The Likely End of Mandatory Arbitration Agreements for Sexual Misconduct in the Workplace
On February 10, 2022, the U.S. Senate passed the Ending Forced Arbitration of Sexual Assault and Sexual Harassment Act (the Act), drastically limiting the scope of pre-dispute arbitration agreements and class/collective action waivers for sexual harassment and sexual assault disputes, and ushering in substantial protections for victims of workplace sexual misconduct. Consistent with his Statement of Administration Policy, President Biden is expected to sign the Act into law. While many states have already taken steps toward limiting or prohibiting the application of mandatory arbitration agreements for sexual harassment in the workplace, this is the first successful piece of federal legislation to address this topic specifically.
Trio of 2021 New York Decisions Sharpens the Focus of Restrictive Covenants in M&A
A trio of decisions from the New York state and federal courts in 2021 provided a helpful snapshot of several important factors that courts in New York consider when analyzing noncompetition agreements. Historically, courts have taken a permissive approach to noncompetition covenants that are incidental to the sale of a business, and a skeptical approach to noncompetes in the employment context. In the context of a sale of a business, courts regularly enforce reasonable covenants not to compete against sellers based on the policy that the seller should not recapture through its competition the goodwill that it just sold. In contrast, the relative skepticism courts hold for noncompetes in employment agreements is rooted in New York's strong public policy favoring employee mobility. Three decisions issued last year put these distinctions in sharper relief and provide insight into how courts analyze these covenants. This article will review the facts that drove the courts' opinions in these cases.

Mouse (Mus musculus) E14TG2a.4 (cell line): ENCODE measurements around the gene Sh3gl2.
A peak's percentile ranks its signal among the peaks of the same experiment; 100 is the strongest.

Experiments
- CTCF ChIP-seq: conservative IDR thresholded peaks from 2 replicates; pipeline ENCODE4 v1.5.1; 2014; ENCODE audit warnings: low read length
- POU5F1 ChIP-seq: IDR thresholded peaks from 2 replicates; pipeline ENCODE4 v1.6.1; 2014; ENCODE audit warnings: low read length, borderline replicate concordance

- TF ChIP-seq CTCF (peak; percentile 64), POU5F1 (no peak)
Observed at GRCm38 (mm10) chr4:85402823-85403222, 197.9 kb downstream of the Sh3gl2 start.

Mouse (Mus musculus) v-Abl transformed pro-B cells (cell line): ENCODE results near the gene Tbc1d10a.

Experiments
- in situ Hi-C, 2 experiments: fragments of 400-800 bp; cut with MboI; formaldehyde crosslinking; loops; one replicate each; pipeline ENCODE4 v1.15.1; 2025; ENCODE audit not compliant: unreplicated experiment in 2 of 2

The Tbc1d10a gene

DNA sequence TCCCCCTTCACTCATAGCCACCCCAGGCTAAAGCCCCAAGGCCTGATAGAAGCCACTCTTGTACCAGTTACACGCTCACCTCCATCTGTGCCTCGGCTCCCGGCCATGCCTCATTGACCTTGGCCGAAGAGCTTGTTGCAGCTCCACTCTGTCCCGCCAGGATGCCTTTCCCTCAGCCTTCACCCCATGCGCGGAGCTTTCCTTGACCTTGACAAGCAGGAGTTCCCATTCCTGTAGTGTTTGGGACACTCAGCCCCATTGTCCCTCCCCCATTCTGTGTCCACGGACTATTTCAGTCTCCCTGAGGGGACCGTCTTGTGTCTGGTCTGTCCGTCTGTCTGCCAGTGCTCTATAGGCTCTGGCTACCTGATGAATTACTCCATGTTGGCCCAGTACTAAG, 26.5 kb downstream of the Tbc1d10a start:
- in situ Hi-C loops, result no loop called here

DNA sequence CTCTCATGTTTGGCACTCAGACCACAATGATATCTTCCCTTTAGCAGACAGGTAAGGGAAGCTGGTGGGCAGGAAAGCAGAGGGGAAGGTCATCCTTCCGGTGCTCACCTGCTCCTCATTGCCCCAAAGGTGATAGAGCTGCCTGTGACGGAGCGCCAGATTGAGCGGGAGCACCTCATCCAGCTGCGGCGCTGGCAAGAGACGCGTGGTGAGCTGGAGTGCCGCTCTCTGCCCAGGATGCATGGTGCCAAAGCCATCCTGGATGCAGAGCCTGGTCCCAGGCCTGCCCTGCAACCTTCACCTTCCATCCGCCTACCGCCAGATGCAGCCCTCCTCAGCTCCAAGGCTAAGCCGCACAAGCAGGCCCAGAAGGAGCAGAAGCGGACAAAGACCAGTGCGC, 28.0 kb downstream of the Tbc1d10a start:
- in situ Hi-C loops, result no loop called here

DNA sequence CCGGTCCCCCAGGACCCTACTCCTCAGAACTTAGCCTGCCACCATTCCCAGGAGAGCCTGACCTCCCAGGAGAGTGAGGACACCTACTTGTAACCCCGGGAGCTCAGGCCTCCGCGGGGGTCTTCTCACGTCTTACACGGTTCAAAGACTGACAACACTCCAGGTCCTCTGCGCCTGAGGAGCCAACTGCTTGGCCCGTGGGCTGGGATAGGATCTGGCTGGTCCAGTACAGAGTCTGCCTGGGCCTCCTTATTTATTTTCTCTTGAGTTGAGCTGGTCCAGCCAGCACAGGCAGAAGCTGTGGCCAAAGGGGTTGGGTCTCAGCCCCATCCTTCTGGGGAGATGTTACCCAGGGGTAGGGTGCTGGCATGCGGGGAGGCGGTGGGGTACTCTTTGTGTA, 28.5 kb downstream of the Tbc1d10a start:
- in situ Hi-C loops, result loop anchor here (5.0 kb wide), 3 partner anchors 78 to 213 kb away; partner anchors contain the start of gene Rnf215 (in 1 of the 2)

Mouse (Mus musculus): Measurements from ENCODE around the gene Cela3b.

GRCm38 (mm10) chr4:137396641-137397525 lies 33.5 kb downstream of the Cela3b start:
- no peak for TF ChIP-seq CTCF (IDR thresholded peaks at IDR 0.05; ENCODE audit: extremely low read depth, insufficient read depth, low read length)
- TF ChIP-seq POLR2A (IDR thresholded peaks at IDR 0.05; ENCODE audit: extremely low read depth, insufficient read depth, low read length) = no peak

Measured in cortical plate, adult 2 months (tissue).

Education Roundup: Effective Tools for IHEs in the Employee Recruiting, Hiring, and Retention Processes
For institutions of higher education (IHEs), diversity, equity, and inclusion (DEI) is a top priority. DEI is achieved through a culture and policies that recognize the value of the unique abilities and perspectives of every individual. The benefits to prioritizing the development and integration of a diverse workforce include a more dynamic and culturally responsive academic environment; a better understanding of the needs of IHEs’ students, employees, and surrounding community; a supportive and inclusive campus for underrepresented students and employees; and, of course, a reputation as a committed and responsible IHE, which will lead to attracting and retaining diverse students and employees. There is a greater call to action nationwide—from students, parents, and community stakeholders—for IHEs to diversify their workforce. This article will highlight some of the high-level actions that your IHE can take to recruit, hire, and retain diverse employees while remaining compliant with federal, state, and local laws and regulations.
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Page Kim: The workplace has changed significantly (and will continue to) in many ways – whether it’s due to culture, combinations of different generations, or shifts to a remote environment. As a labor and employment lawyer, I’m excited to help our clients navigate this transition for the benefit of employers and employees.
About the Labor and Employment Group
The bicoastal, 40-person Labor and Employment team at Venable provides guidance and support across the full spectrum of workplace dynamics – helping employers control costs, avoid disputes, and defend themselves when litigation arises. As co-editors of this newsletter, Michael Volpe and Doreen Martin invite you to share the content with your colleagues and reach out with any questions.